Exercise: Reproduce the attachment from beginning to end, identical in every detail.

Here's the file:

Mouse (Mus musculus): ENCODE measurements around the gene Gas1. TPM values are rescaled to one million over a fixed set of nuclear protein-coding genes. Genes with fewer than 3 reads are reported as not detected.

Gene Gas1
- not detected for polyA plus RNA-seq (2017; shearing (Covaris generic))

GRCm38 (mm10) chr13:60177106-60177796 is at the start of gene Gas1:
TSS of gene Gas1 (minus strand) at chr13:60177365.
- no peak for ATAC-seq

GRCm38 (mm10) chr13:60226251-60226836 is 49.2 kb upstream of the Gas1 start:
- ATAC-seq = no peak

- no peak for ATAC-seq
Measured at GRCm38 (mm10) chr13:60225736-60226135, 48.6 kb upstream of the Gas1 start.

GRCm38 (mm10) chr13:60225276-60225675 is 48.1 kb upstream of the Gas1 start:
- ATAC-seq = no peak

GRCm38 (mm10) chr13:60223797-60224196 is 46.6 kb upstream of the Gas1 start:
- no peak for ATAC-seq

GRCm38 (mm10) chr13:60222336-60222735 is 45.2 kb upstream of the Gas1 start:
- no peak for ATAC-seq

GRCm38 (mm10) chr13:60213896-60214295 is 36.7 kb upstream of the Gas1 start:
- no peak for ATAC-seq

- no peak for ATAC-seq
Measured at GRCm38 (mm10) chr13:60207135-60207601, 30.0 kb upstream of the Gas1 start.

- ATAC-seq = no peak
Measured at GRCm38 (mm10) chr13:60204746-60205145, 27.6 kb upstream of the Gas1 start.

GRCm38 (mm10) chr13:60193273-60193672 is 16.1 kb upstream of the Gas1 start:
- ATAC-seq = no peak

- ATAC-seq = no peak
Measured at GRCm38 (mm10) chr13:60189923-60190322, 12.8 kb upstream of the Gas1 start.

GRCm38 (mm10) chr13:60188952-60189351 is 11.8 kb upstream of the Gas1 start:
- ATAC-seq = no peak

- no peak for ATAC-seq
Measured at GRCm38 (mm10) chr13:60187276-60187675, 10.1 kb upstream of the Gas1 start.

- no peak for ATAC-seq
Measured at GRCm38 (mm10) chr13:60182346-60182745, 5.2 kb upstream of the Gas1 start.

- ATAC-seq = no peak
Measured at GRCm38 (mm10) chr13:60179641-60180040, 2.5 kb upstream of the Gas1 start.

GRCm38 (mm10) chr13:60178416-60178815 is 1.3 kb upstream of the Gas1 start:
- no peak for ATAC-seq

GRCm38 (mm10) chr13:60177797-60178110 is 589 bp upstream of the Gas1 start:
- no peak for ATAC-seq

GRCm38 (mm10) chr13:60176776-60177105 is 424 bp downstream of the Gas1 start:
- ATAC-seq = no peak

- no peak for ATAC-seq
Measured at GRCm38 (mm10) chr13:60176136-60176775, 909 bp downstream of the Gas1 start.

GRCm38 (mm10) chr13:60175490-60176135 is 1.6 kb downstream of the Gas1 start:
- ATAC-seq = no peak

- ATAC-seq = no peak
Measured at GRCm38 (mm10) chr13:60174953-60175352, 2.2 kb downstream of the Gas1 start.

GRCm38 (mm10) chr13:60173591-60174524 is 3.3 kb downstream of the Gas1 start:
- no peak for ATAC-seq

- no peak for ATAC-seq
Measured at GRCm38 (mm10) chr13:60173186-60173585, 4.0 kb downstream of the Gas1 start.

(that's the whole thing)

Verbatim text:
Mouse (Mus musculus): ENCODE measurements around the gene Gas1. TPM values are rescaled to one million over a fixed set of nuclear protein-coding genes. Genes with fewer than 3 reads are reported as not detected.

Gene Gas1
- not detected for polyA plus RNA-seq (2017; shearing (Covaris generic))

GRCm38 (mm10) chr13:60177106-60177796 is at the start of gene Gas1:
TSS of gene Gas1 (minus strand) at chr13:60177365.
- no peak for ATAC-seq

GRCm38 (mm10) chr13:60226251-60226836 is 49.2 kb upstream of the Gas1 start:
- ATAC-seq = no peak

- no peak for ATAC-seq
Measured at GRCm38 (mm10) chr13:60225736-60226135, 48.6 kb upstream of the Gas1 start.

GRCm38 (mm10) chr13:60225276-60225675 is 48.1 kb upstream of the Gas1 start:
- ATAC-seq = no peak

GRCm38 (mm10) chr13:60223797-60224196 is 46.6 kb upstream of the Gas1 start:
- no peak for ATAC-seq

GRCm38 (mm10) chr13:60222336-60222735 is 45.2 kb upstream of the Gas1 start:
- no peak for ATAC-seq

GRCm38 (mm10) chr13:60213896-60214295 is 36.7 kb upstream of the Gas1 start:
- no peak for ATAC-seq

- no peak for ATAC-seq
Measured at GRCm38 (mm10) chr13:60207135-60207601, 30.0 kb upstream of the Gas1 start.

- ATAC-seq = no peak
Measured at GRCm38 (mm10) chr13:60204746-60205145, 27.6 kb upstream of the Gas1 start.

GRCm38 (mm10) chr13:60193273-60193672 is 16.1 kb upstream of the Gas1 start:
- ATAC-seq = no peak

- ATAC-seq = no peak
Measured at GRCm38 (mm10) chr13:60189923-60190322, 12.8 kb upstream of the Gas1 start.

GRCm38 (mm10) chr13:60188952-60189351 is 11.8 kb upstream of the Gas1 start:
- ATAC-seq = no peak

- no peak for ATAC-seq
Measured at GRCm38 (mm10) chr13:60187276-60187675, 10.1 kb upstream of the Gas1 start.

- no peak for ATAC-seq
Measured at GRCm38 (mm10) chr13:60182346-60182745, 5.2 kb upstream of the Gas1 start.

- ATAC-seq = no peak
Measured at GRCm38 (mm10) chr13:60179641-60180040, 2.5 kb upstream of the Gas1 start.

GRCm38 (mm10) chr13:60178416-60178815 is 1.3 kb upstream of the Gas1 start:
- no peak for ATAC-seq

GRCm38 (mm10) chr13:60177797-60178110 is 589 bp upstream of the Gas1 start:
- no peak for ATAC-seq

GRCm38 (mm10) chr13:60176776-60177105 is 424 bp downstream of the Gas1 start:
- ATAC-seq = no peak

- no peak for ATAC-seq
Measured at GRCm38 (mm10) chr13:60176136-60176775, 909 bp downstream of the Gas1 start.

GRCm38 (mm10) chr13:60175490-60176135 is 1.6 kb downstream of the Gas1 start:
- ATAC-seq = no peak

- ATAC-seq = no peak
Measured at GRCm38 (mm10) chr13:60174953-60175352, 2.2 kb downstream of the Gas1 start.

GRCm38 (mm10) chr13:60173591-60174524 is 3.3 kb downstream of the Gas1 start:
- no peak for ATAC-seq

- no peak for ATAC-seq
Measured at GRCm38 (mm10) chr13:60173186-60173585, 4.0 kb downstream of the Gas1 start.